I’m an entrepreneur and an aspiring writer. When I’m writing, I’m often thinking of the next business I want to start. When I’m working on a new business, I’m often thinking of the next book I want to write. It’s a heady dialectic, to be sure, and generates a lot of angst and guilt that I’m not doing the other activity. My cross to bear, I guess.
Lately I’ve been thinking a lot about marketing. You see, I’m almost ready to release my first book, and as I mentioned in a previous post, I am putting into practice all the great advice from Konrath, Locke, et al. It hasn’t taken me long to notice that I’m not the only one out there engaged in doing this. Several questions have popped up for me during the process: how do I find my “niche” audience? Are there any unique ways of getting my message in front of them? Will I have to pay to do so?
The last question is especially relevant–and I’m not the only who has asked it, as a quick troll through a variety of blogs reveals. Author Brad Swift, for example, has asked the question: “If you had a budget of $1,500 to promote and market your book(s) that are available as Kindle books and POD hard copies, how would you use it? If that budget was $3,000 what else would you do? Is there anything else you’d include if your marketing budget was $5,000?”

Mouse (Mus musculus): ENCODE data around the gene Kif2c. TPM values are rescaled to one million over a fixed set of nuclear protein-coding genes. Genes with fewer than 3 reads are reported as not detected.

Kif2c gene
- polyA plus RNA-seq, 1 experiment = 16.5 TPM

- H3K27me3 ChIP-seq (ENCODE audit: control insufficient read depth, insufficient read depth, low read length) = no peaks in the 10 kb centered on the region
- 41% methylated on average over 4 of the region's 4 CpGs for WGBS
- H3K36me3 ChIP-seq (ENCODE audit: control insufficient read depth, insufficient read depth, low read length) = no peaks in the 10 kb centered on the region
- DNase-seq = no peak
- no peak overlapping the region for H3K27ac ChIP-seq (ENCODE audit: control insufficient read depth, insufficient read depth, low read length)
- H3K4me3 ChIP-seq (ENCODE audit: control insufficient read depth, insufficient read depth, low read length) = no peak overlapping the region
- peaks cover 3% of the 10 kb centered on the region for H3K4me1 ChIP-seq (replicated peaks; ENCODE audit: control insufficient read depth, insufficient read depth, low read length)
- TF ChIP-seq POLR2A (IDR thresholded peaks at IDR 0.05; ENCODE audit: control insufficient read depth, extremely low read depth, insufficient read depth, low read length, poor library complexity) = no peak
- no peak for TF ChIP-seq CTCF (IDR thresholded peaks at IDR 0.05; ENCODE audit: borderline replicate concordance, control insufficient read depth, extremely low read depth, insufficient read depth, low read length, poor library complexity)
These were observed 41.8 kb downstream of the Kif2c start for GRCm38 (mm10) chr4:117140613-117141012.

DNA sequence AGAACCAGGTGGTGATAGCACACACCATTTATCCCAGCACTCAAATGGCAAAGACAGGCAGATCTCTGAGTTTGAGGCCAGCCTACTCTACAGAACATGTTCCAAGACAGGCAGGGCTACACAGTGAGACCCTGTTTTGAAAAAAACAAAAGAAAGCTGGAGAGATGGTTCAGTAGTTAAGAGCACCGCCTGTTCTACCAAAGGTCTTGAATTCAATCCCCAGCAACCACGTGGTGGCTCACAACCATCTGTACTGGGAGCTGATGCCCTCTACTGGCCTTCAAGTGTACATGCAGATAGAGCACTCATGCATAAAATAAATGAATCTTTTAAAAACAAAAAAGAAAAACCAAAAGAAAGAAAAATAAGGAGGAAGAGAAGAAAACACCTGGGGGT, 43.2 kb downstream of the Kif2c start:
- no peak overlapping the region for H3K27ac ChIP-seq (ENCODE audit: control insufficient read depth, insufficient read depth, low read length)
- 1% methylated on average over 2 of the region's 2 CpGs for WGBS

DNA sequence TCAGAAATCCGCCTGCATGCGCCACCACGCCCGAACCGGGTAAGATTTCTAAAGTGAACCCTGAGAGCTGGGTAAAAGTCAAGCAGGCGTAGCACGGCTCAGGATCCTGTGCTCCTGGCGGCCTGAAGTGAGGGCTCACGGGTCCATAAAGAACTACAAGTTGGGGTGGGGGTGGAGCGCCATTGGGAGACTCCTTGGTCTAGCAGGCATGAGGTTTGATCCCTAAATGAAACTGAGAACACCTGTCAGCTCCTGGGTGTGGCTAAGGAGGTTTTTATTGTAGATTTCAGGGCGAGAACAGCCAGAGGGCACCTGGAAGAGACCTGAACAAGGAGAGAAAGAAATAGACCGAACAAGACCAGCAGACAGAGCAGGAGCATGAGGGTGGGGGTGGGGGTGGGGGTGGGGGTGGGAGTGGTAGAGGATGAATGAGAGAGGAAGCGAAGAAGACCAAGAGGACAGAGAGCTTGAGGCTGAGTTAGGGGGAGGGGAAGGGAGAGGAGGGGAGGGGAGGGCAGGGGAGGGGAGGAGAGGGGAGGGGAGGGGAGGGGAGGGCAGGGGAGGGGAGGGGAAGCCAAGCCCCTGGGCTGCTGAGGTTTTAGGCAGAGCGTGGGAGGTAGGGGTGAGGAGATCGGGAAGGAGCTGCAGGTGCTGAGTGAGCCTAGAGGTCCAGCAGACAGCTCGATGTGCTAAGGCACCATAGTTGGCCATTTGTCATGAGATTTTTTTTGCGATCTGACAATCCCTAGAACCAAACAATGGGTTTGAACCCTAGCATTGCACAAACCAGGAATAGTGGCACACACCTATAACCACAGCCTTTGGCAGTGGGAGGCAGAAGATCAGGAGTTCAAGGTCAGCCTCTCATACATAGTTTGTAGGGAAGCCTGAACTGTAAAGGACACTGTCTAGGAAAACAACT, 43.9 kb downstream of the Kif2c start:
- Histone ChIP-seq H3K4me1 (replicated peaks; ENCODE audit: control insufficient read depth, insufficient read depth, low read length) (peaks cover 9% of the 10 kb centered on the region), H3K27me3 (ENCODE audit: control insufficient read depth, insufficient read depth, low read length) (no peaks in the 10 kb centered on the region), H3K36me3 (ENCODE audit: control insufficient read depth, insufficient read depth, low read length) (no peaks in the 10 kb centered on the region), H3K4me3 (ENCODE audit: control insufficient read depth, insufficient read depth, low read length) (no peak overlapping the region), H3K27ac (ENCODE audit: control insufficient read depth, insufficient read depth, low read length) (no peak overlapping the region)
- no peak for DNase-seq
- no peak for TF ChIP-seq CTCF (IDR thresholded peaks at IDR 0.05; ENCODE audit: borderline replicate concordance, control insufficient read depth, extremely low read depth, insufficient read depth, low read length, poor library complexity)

Jane Friedman responded to Swift’s query by saying that one should first determine the “primary target audience.” She suggests that you shouldn’t “spend a dime until you know who you’re trying to sell to. You should thoroughly research your target readers’ habits, discover where they spend their time online, and how they decide to purchase books.”
So my question of the day is: assuming you can find that “primary target audience,” how much would you spend to reach them? I’ll start off by saying that I would spend in the $250-500 range. Let me know what you would spend. I’ll share the results in another post. Thanks!